Lately it seems the moon and the stars are perfectly aligned for BPM (business process management) -- the tools and methodologies for modeling, developing, and maintaining enterprise business processes. Scores of vendors now offer BPM software, which provides the means to analyze, optimize, and automate business procedures, from procurement workflows to insurance underwriting.
BPM's growing popularity stems mainly from businesses' relentless desire to streamline processes and save money. But the graphical view of workflows offered by BPM also gives business managers a broader view into and more direct control over business process logic, thereby fostering innovation, flexibly, and smoother compliance with shifting regulations. The growing adoption of SOA combined with progress in systems integration have made it easier to create layers of software that sit atop multiple systems and help manage end-to-end processes.
With all the talk about BPM and its various permutations, many wonder how enterprises are using it. Has it lived up to its promise? What lessons have early BPM adopters learned? To get answers, we talked with four enterprises in various stages of deploying BPM initiatives.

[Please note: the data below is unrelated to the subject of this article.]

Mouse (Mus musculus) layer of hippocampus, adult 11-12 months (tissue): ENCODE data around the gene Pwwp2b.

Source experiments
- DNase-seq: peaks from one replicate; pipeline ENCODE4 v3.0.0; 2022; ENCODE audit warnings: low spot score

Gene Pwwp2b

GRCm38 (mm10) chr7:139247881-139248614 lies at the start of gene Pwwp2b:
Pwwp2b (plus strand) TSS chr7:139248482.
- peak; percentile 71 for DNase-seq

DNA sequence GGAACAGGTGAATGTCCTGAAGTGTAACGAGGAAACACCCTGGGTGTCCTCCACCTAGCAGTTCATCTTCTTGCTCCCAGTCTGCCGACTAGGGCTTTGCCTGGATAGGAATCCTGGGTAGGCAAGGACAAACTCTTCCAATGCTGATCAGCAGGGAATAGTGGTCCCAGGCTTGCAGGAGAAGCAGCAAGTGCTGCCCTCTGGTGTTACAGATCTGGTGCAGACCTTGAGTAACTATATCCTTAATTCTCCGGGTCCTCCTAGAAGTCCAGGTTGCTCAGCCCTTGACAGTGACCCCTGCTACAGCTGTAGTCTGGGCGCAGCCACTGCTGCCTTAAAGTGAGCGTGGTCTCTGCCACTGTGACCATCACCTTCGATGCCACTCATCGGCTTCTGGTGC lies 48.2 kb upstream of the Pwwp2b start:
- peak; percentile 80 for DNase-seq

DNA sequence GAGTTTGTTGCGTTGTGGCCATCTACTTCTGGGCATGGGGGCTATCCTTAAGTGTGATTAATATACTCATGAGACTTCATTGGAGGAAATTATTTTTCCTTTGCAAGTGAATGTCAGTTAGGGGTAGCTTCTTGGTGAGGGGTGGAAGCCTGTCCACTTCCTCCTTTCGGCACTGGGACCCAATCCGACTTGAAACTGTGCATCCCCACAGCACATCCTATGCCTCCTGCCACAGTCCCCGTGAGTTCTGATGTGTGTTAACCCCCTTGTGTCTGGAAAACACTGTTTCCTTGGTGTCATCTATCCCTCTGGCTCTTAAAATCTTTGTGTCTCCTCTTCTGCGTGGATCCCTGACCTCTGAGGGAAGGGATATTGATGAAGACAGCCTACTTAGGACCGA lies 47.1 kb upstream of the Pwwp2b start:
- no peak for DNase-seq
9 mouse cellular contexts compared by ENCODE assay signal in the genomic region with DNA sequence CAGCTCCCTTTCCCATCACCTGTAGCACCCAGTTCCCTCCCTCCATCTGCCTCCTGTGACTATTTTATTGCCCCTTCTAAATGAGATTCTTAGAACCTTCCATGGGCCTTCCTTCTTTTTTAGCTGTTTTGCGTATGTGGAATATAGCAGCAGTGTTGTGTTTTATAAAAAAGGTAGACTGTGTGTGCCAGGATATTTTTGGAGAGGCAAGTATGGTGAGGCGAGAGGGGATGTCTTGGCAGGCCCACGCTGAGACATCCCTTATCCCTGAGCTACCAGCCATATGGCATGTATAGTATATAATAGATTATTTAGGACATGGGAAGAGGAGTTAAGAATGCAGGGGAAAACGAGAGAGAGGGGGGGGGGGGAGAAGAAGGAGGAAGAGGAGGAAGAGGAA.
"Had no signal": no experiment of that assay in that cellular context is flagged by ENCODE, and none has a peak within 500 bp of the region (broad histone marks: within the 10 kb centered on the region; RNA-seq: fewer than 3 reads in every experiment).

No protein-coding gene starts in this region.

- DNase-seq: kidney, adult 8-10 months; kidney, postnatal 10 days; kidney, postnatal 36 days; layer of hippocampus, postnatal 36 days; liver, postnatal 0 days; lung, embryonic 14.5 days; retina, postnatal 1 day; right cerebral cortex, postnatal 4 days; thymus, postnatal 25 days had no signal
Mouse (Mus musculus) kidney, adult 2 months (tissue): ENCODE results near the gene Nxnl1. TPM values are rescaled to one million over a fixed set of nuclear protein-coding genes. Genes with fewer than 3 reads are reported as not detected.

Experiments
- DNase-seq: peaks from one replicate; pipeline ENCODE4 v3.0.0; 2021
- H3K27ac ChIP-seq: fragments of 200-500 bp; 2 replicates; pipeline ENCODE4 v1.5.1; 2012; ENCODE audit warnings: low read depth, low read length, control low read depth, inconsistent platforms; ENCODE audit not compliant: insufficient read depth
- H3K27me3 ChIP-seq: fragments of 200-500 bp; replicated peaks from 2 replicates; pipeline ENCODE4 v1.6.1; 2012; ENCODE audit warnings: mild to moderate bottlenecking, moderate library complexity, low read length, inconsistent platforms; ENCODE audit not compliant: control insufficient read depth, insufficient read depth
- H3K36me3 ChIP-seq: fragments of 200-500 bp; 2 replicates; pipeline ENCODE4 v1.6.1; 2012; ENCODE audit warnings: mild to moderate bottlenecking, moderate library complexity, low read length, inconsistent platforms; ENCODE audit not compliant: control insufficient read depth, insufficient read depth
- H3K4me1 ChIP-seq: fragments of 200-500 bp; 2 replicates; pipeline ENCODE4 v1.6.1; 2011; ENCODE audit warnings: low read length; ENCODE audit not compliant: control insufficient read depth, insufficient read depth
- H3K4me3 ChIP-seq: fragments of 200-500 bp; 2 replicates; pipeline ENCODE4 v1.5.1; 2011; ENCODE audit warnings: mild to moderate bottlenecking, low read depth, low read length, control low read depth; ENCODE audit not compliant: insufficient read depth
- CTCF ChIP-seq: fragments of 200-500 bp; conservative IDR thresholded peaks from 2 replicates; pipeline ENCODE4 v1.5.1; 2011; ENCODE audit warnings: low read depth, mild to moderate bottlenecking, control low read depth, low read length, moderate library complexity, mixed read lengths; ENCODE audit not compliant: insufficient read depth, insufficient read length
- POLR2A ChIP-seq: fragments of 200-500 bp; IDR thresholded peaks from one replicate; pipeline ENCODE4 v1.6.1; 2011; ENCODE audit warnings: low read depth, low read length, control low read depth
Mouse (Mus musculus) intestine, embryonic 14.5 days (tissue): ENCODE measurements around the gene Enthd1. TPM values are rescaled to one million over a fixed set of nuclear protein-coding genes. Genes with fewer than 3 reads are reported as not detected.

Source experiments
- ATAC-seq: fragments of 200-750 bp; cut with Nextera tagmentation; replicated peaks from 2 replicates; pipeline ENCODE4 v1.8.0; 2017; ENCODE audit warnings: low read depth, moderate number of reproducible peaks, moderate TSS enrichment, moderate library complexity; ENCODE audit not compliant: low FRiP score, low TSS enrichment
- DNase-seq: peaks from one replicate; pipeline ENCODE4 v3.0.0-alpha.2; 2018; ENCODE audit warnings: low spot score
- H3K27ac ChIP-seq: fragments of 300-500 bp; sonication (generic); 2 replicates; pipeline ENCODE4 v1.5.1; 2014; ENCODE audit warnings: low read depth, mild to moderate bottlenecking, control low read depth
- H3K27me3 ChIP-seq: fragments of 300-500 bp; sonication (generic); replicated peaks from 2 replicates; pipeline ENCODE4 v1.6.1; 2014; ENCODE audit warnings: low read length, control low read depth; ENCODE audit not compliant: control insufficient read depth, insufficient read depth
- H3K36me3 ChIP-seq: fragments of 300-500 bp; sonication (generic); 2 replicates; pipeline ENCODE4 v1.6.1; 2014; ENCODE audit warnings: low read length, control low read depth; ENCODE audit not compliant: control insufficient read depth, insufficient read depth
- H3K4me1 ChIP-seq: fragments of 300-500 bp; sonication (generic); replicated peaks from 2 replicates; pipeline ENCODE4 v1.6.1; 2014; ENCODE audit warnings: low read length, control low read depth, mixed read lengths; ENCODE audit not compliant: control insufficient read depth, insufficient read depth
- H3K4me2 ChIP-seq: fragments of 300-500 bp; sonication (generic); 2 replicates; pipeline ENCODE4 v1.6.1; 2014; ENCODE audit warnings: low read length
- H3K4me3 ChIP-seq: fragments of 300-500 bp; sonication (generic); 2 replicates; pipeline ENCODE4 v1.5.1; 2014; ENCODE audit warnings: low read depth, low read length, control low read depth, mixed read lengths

Pulte Mortgage: Making success repeatable
Business has been good for Pulte Mortgage, which issued $7 billion worth of mortgages in 2004 for its parent company, Pulte Homes. But a couple of years ago, according to Senior Vice President and CIO Chris Burckhardt, the company recognized it needed to streamline and consolidate its operations to handle growing business volumes.
The company had grouped its 1,000-person workforce into teams, each with its own best practices, relationship management approaches, and reporting systems, Burckhardt recalls. "We needed to identify best practices across all these groups and implement a BPM tool that would allow us to take performance to the next level and provide consistency across a broad workforce," he explains.
As for technology, Burckhardt recalls, the company had many different systems for loan origination, servicing, and reporting, written in a host of different languages, including Java, Cobol, and C#. "We wanted a layer across all that technology that would make it more consistent and drive the work across all those systems," Burckhardt says.
After getting buy-in from top management and going through a rigorous tool selection process, Pulte chose to deploy a system from Lombardi Software. According to Burckhardt, step one was to use the tool's scoreboarding capability to understand the current business, including how the various teams and individuals were performing against specific metrics.
"We identified some major 'ah-has' in terms of where time and energy were being spent," including opportunities to expedite time-consuming steps such as loan pricing and customer contact, Burckhardt recalls. Another realization, he says, was that "we can more effectively allocate work -- giving more complex products to more experienced underwriters, for example, rather than a round-robin-type allocation."